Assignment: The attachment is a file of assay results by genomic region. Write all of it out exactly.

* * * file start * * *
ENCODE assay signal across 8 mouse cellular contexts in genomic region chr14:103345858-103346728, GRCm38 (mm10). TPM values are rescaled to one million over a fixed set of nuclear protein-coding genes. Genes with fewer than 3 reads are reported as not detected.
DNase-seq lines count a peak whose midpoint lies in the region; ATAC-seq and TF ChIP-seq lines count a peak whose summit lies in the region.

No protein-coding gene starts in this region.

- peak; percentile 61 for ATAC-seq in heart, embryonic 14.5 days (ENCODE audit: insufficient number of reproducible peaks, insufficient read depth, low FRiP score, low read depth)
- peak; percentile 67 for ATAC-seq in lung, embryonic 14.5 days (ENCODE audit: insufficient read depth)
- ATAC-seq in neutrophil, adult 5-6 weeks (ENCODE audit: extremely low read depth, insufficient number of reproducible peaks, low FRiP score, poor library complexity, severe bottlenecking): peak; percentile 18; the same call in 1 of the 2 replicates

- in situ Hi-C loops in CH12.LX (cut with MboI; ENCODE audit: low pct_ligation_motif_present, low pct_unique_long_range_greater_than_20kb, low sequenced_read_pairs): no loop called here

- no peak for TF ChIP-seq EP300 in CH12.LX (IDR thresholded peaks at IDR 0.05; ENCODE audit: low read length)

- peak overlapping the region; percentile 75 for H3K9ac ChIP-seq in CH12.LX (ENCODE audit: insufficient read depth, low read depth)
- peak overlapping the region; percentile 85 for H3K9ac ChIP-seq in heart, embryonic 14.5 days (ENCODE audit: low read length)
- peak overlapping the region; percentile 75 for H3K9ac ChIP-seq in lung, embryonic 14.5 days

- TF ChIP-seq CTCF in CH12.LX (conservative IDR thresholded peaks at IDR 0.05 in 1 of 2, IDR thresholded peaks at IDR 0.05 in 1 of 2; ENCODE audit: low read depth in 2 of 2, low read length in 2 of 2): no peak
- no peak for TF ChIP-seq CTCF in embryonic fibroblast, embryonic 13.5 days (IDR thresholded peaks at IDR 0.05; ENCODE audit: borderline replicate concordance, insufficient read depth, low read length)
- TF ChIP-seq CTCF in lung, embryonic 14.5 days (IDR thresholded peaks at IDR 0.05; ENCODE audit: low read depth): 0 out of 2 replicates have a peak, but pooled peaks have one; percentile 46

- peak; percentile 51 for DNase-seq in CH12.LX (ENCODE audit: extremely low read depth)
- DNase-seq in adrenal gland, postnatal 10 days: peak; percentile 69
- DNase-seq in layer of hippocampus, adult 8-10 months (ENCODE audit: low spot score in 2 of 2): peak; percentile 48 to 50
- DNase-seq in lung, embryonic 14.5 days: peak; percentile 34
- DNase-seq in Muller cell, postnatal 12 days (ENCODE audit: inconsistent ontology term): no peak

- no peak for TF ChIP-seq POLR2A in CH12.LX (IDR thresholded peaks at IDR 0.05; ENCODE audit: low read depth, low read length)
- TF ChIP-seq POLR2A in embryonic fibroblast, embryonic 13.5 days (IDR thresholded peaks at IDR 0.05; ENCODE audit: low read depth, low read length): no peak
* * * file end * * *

ENCODE assay signal across 8 mouse cellular contexts in genomic region chr14:103345858-103346728, GRCm38 (mm10). TPM values are rescaled to one million over a fixed set of nuclear protein-coding genes. Genes with fewer than 3 reads are reported as not detected.
DNase-seq lines count a peak whose midpoint lies in the region; ATAC-seq and TF ChIP-seq lines count a peak whose summit lies in the region.

No protein-coding gene starts in this region.

- peak; percentile 61 for ATAC-seq in heart, embryonic 14.5 days (ENCODE audit: insufficient number of reproducible peaks, insufficient read depth, low FRiP score, low read depth)
- peak; percentile 67 for ATAC-seq in lung, embryonic 14.5 days (ENCODE audit: insufficient read depth)
- ATAC-seq in neutrophil, adult 5-6 weeks (ENCODE audit: extremely low read depth, insufficient number of reproducible peaks, low FRiP score, poor library complexity, severe bottlenecking): peak; percentile 18; the same call in 1 of the 2 replicates

- in situ Hi-C loops in CH12.LX (cut with MboI; ENCODE audit: low pct_ligation_motif_present, low pct_unique_long_range_greater_than_20kb, low sequenced_read_pairs): no loop called here

- no peak for TF ChIP-seq EP300 in CH12.LX (IDR thresholded peaks at IDR 0.05; ENCODE audit: low read length)

- peak overlapping the region; percentile 75 for H3K9ac ChIP-seq in CH12.LX (ENCODE audit: insufficient read depth, low read depth)
- peak overlapping the region; percentile 85 for H3K9ac ChIP-seq in heart, embryonic 14.5 days (ENCODE audit: low read length)
- peak overlapping the region; percentile 75 for H3K9ac ChIP-seq in lung, embryonic 14.5 days

- TF ChIP-seq CTCF in CH12.LX (conservative IDR thresholded peaks at IDR 0.05 in 1 of 2, IDR thresholded peaks at IDR 0.05 in 1 of 2; ENCODE audit: low read depth in 2 of 2, low read length in 2 of 2): no peak
- no peak for TF ChIP-seq CTCF in embryonic fibroblast, embryonic 13.5 days (IDR thresholded peaks at IDR 0.05; ENCODE audit: borderline replicate concordance, insufficient read depth, low read length)
- TF ChIP-seq CTCF in lung, embryonic 14.5 days (IDR thresholded peaks at IDR 0.05; ENCODE audit: low read depth): 0 out of 2 replicates have a peak, but pooled peaks have one; percentile 46

- peak; percentile 51 for DNase-seq in CH12.LX (ENCODE audit: extremely low read depth)
- DNase-seq in adrenal gland, postnatal 10 days: peak; percentile 69
- DNase-seq in layer of hippocampus, adult 8-10 months (ENCODE audit: low spot score in 2 of 2): peak; percentile 48 to 50
- DNase-seq in lung, embryonic 14.5 days: peak; percentile 34
- DNase-seq in Muller cell, postnatal 12 days (ENCODE audit: inconsistent ontology term): no peak

- no peak for TF ChIP-seq POLR2A in CH12.LX (IDR thresholded peaks at IDR 0.05; ENCODE audit: low read depth, low read length)
- TF ChIP-seq POLR2A in embryonic fibroblast, embryonic 13.5 days (IDR thresholded peaks at IDR 0.05; ENCODE audit: low read depth, low read length): no peak